Newbie post & investor

I was wondering if anyone has ever tried using the “downpayment assistance” program within cities to use and lease out that property? I was reading their guidelines that you are not allowed to lease them out but wondering if there are any loopholes. Thank you.


No Loop Holes! If you buy owner occupied then your going to need to fulfill the conditions of programs and lenders before your eligible to move and make your old home a rental. Don't get your self in legal trouble trying to scheme to circumvent a program because you will ultimately end up in trouble!


thank you so much on the response. I am fairly new and I’ve been reading a lot of articles and watching plenty of videos so I’m learning as I go. Trying to make my first deal work without using my own money or not leaving much down so I’m looking at all availabe options.

If you are looking to reduce your down payment, consider these options:

Option #1: Negotiate a separate installment plan for the down payment. Sometimes the seller will allow you to pay the down payment on a monthly basis.

Option #2: Trade something other than cash. This could include land, a car, a boat, jewelry or valuable collectibles. Find out what they want and need. Maybe you have, or can get, just what they are looking for. You could also trade services such as carpentry, auto mechanics, painting, dental work and other services that you can do for the seller over time.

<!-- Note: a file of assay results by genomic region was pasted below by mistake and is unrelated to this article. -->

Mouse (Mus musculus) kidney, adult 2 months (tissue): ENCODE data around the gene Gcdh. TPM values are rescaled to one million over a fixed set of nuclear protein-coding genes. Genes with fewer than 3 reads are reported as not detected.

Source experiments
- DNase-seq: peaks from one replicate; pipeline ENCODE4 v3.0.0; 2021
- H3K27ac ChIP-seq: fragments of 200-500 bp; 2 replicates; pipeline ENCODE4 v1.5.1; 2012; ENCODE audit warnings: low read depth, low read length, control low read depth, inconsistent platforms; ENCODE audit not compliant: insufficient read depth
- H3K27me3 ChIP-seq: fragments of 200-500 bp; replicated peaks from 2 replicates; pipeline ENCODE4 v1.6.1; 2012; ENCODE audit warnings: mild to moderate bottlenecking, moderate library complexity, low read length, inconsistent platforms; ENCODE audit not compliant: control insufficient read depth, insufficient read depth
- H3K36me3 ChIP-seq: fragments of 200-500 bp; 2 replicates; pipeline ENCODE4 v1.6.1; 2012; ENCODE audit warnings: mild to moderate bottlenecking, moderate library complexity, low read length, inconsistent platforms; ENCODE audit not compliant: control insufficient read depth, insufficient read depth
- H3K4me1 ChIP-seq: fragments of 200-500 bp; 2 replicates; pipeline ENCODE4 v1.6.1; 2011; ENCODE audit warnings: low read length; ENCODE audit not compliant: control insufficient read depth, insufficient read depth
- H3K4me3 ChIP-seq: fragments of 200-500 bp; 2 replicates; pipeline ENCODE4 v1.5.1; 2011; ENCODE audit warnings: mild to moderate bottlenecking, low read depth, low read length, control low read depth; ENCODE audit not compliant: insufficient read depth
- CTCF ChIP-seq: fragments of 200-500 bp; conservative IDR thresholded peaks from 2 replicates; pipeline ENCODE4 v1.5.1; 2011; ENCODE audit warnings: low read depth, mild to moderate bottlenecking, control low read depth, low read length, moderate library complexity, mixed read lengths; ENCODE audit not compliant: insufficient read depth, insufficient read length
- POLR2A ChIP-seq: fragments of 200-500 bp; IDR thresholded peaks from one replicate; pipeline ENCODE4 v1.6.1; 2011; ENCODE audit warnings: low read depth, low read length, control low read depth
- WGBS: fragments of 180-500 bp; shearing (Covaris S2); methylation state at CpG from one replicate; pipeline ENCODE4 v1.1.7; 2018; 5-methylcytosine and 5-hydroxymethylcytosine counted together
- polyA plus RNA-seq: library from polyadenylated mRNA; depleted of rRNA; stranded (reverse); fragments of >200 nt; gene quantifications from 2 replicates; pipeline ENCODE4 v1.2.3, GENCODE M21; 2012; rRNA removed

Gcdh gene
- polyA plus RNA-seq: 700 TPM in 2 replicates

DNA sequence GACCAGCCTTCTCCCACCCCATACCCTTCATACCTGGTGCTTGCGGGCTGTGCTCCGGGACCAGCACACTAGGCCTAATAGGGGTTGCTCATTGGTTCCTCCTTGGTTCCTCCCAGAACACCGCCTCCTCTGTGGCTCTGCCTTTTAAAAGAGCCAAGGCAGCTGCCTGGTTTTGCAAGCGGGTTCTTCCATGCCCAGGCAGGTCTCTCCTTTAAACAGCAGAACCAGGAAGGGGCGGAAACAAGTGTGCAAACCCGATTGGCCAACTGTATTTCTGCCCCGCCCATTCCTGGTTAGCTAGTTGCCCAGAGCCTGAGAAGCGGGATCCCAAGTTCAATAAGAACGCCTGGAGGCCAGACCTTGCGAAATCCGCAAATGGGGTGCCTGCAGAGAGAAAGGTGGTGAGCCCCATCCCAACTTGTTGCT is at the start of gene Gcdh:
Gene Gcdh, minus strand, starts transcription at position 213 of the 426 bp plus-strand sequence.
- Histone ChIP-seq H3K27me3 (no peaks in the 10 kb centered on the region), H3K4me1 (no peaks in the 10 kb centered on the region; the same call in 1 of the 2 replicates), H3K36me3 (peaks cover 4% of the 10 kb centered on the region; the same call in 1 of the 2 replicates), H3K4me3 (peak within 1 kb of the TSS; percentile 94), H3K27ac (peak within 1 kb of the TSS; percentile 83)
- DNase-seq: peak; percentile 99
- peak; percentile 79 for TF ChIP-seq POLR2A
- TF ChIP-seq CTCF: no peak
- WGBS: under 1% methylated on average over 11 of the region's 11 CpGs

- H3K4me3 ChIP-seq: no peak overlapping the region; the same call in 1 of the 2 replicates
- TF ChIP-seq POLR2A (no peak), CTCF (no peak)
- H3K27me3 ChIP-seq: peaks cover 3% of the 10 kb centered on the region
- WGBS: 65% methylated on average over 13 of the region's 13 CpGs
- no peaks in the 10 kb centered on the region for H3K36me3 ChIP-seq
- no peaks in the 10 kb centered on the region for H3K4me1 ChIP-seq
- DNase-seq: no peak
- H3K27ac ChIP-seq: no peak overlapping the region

Option #3: Find an investment partner. Look for an investment partner who will put up some or all of the cash in an equity-sharing partnership. You make the monthly payments and the two of you split the eventual resale profits.

Option #4: Find a property to rent-to-own or lease with an option to buy. If you have a lease-option for 5 years, at the end of that time, you will need to purchase the house and can get a bank loan then. Meanwhile, you can use the time to fix your credit and/or save for a down payment. Some contracts may put some or all of the rental amount towards the down payment.

Option #5: Get owner financing or a land contract. Another option is to have the seller act as the bank. You make your payments, including interest, directly to the seller. Then after usually 3 to 5 years you make a lump sum payment to the seller. During this time, you should have enough equity to qualify for a standard bank loan.

Option #6: Use a home equity line of credit from another property. If you have equity in another property, you could use that equity as a down payment on purchasing another investment property.